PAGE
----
Director Sondra Lee is wonderful with fitting visuals. Sullivan and Harnar gracefully move around with focus guided in accordance to song content. Even sitting occurs at the right time. Instances of self-conscious, wink/wink humor could be omitted without missing them.

Evocative duets of “Night Song”: Summer/Not a bit of breeze/Neon signs are shining/Through the tired trees… and “Once Upon a Time” are wistful and warm. Watching Sullivan and Harnar, I think of Rilke’s “two solitudes who salute and respect each other.” (Strouse/Adams- Golden Boy & All American)

 “Mad” (Strouse/Lerner- Dance a Little Closer) and “Put On a Happy Face”
(Strouse/Adams-Bye Bye Birdie) arrive as face to face combat. MD/Arranger/Pianist Jon Weber then chimes in with prudent advice= “Perspective.” That the three sync musically as well as emotionally is a marvel.  (Harnick Bock- She Loves Me)

Photo- Maryann Lopinto

“Do You Love Me?” (Harnick/Bock) and “One of A Kind” (Strouse/Adams) work unexpectedly well together. Friends 28 years, Sullivan and Harnar are playful. You may be hard on the nerves…Harnar laughs, But it’s never dull, he continues laying his head on her shoulder. A political sequence is just as dark and relevant years after being written. What nature doesn’t do to us, will be done by our fellow man. (“The Merry Minuet”- Harnick)

“Applause” (Strause/Adams- Applause) seems a fitting close to the winning buffet we’ve sampled. “To Life” (Harnick/Bock-Fiddler on the Roof) follows with heart and gusto. L’Chiam!

Caveat: The show needs editing. Songs literally represented by a lyric line or two are awkward and often don’t fit.

Opening Photo: Maryann Lopinto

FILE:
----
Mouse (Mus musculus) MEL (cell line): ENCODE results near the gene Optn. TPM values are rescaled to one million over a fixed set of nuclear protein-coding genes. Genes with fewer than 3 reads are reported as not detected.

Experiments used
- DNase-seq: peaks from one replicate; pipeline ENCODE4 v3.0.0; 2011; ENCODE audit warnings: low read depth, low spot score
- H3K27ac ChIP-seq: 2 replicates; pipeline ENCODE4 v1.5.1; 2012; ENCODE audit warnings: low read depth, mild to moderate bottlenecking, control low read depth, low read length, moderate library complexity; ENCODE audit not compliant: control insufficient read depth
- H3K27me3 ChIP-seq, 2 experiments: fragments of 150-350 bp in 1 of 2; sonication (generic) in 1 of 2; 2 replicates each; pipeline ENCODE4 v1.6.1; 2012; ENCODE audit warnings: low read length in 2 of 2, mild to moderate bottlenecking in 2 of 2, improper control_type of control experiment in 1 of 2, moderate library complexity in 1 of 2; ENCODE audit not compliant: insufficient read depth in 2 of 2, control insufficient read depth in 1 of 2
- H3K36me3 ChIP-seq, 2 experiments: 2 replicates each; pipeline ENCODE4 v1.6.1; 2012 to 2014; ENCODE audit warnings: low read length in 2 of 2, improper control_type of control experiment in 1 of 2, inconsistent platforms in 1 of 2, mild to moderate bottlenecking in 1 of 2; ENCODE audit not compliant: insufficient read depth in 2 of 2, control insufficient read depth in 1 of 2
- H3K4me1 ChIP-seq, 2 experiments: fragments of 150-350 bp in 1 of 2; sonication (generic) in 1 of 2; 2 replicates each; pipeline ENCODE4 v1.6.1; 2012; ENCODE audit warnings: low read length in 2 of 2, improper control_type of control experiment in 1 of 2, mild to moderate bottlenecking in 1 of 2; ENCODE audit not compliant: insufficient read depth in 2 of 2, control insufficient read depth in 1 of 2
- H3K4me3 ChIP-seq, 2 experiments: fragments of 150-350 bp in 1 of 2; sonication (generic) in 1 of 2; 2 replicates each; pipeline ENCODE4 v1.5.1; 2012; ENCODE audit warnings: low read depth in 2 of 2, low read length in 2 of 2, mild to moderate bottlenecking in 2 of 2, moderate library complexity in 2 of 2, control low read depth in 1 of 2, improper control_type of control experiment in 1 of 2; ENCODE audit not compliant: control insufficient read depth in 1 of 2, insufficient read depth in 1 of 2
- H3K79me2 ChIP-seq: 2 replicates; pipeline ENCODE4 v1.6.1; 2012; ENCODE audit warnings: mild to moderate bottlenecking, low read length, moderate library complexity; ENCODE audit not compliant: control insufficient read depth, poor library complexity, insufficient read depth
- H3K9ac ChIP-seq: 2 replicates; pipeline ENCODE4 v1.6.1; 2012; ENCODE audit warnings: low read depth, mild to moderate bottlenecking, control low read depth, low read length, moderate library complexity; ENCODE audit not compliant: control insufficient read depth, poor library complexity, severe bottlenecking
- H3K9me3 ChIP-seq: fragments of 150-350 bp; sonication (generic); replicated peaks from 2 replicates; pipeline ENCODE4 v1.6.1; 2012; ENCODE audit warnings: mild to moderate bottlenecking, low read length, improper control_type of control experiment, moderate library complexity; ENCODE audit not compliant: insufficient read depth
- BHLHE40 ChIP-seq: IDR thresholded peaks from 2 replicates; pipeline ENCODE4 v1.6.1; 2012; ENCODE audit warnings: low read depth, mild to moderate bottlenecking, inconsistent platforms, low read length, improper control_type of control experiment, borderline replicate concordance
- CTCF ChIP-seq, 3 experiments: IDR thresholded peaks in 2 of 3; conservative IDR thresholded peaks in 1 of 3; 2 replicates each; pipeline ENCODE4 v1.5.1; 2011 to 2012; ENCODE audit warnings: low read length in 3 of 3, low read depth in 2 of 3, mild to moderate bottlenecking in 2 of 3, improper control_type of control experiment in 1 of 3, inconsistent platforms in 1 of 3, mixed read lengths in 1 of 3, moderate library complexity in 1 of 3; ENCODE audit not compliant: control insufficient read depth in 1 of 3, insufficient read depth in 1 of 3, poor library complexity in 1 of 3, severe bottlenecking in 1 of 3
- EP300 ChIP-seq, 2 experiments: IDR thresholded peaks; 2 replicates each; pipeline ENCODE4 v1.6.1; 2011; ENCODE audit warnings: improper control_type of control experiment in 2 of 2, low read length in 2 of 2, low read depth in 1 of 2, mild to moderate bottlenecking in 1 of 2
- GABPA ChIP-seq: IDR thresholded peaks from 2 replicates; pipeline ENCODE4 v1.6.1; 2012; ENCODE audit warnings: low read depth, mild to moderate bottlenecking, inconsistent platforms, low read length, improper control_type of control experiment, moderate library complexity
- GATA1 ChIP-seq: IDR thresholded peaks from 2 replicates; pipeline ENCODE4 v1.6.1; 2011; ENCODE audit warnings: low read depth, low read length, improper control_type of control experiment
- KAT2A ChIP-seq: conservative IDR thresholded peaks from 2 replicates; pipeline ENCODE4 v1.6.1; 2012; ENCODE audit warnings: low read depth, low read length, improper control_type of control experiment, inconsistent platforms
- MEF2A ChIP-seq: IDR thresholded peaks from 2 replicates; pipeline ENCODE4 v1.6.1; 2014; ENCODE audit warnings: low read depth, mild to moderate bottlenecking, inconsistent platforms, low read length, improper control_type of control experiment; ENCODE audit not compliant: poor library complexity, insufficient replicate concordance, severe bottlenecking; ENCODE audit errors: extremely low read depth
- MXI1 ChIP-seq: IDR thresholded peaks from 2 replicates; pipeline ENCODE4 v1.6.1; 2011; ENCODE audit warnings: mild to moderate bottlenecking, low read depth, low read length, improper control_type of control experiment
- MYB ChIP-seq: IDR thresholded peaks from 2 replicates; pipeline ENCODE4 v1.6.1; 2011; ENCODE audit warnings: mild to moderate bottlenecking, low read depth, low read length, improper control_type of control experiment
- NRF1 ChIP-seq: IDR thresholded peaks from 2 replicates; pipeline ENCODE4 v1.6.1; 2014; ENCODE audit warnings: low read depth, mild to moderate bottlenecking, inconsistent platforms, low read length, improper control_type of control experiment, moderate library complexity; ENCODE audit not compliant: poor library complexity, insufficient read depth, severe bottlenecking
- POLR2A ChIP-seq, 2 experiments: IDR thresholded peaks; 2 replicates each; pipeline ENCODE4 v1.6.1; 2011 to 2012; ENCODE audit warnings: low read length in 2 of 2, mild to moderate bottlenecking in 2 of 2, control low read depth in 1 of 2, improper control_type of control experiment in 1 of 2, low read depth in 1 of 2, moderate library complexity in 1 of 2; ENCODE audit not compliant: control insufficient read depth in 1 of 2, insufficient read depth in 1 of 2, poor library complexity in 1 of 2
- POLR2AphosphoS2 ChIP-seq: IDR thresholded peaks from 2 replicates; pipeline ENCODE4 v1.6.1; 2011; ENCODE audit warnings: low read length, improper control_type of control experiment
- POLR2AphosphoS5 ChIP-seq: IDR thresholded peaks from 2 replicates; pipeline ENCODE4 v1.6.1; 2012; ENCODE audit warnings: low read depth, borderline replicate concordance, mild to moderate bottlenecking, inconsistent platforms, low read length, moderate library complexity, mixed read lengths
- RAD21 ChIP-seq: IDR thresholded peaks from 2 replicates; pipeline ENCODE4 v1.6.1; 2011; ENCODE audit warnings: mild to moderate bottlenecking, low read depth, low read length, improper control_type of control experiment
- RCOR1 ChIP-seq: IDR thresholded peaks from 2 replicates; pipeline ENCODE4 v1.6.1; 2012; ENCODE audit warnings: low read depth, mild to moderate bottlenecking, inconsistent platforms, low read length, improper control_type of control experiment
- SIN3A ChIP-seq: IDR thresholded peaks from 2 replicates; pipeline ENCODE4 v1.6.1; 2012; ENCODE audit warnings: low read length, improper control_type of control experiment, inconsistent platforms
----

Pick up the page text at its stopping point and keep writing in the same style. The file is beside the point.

Sullivan & Harnar Sing Harnick & Strouse
KT Sullivan & Jeff Harnar sing Sheldon Harnick & Charles Strouse
Musical Director/Arrangements/Piano Jon Weber
Director- Sondra Lee
The Laurie Beechman Theatre in The Westbank Café 
407 West 42nd Street
Additional Shows: September 10, November 2, December 3 and 10

About Alix Cohen (1429 Articles)
Alix Cohen is the recipient of ten New York Press Club Awards for work published on this venue. Her writing history began with poetry, segued into lyrics and took a commercial detour while holding executive positions in product development, merchandising, and design. A cultural sponge, she now turns her diverse personal and professional background to authoring pieces about culture/the arts with particular interest in artists/performers and entrepreneurs. Theater, music, art/design are lifelong areas of study and passion. She is a voting member of Drama Desk and Drama League. Alix’s professional experience in women’s fashion fuels writing in that area. Besides Woman Around Town, the journalist writes for Cabaret Scenes, Broadway World, TheaterLife, and Theater Pizzazz. Additional pieces have been published by The New York Post, The National Observer’s Playground Magazine, Pasadena Magazine, Times Square Chronicles, and ifashionnetwork. She lives in Manhattan. Of course.